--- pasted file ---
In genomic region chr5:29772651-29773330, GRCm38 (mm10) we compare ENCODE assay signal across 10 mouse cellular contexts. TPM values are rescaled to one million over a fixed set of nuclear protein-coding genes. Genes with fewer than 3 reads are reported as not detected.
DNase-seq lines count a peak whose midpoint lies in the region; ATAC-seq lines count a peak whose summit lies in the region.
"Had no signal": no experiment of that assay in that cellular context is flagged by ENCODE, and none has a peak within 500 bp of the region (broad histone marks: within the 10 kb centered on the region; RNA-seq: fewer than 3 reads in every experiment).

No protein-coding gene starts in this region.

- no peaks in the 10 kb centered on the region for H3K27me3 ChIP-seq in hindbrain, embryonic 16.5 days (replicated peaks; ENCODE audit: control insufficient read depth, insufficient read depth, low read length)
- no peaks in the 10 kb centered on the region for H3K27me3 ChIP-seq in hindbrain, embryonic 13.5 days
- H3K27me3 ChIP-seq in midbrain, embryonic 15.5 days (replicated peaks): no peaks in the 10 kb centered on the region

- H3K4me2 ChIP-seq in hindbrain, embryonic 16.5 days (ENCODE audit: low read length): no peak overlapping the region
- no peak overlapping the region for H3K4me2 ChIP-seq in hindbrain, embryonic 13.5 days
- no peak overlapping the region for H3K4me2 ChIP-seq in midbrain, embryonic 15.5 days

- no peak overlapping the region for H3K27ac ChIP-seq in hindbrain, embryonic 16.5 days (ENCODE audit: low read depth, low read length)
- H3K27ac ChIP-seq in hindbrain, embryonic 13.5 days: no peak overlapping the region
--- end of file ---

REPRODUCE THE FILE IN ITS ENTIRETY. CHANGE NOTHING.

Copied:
In genomic region chr5:29772651-29773330, GRCm38 (mm10) we compare ENCODE assay signal across 10 mouse cellular contexts. TPM values are rescaled to one million over a fixed set of nuclear protein-coding genes. Genes with fewer than 3 reads are reported as not detected.
DNase-seq lines count a peak whose midpoint lies in the region; ATAC-seq lines count a peak whose summit lies in the region.
"Had no signal": no experiment of that assay in that cellular context is flagged by ENCODE, and none has a peak within 500 bp of the region (broad histone marks: within the 10 kb centered on the region; RNA-seq: fewer than 3 reads in every experiment).

No protein-coding gene starts in this region.

- no peaks in the 10 kb centered on the region for H3K27me3 ChIP-seq in hindbrain, embryonic 16.5 days (replicated peaks; ENCODE audit: control insufficient read depth, insufficient read depth, low read length)
- no peaks in the 10 kb centered on the region for H3K27me3 ChIP-seq in hindbrain, embryonic 13.5 days
- H3K27me3 ChIP-seq in midbrain, embryonic 15.5 days (replicated peaks): no peaks in the 10 kb centered on the region

- H3K4me2 ChIP-seq in hindbrain, embryonic 16.5 days (ENCODE audit: low read length): no peak overlapping the region
- no peak overlapping the region for H3K4me2 ChIP-seq in hindbrain, embryonic 13.5 days
- no peak overlapping the region for H3K4me2 ChIP-seq in midbrain, embryonic 15.5 days

- no peak overlapping the region for H3K27ac ChIP-seq in hindbrain, embryonic 16.5 days (ENCODE audit: low read depth, low read length)
- H3K27ac ChIP-seq in hindbrain, embryonic 13.5 days: no peak overlapping the region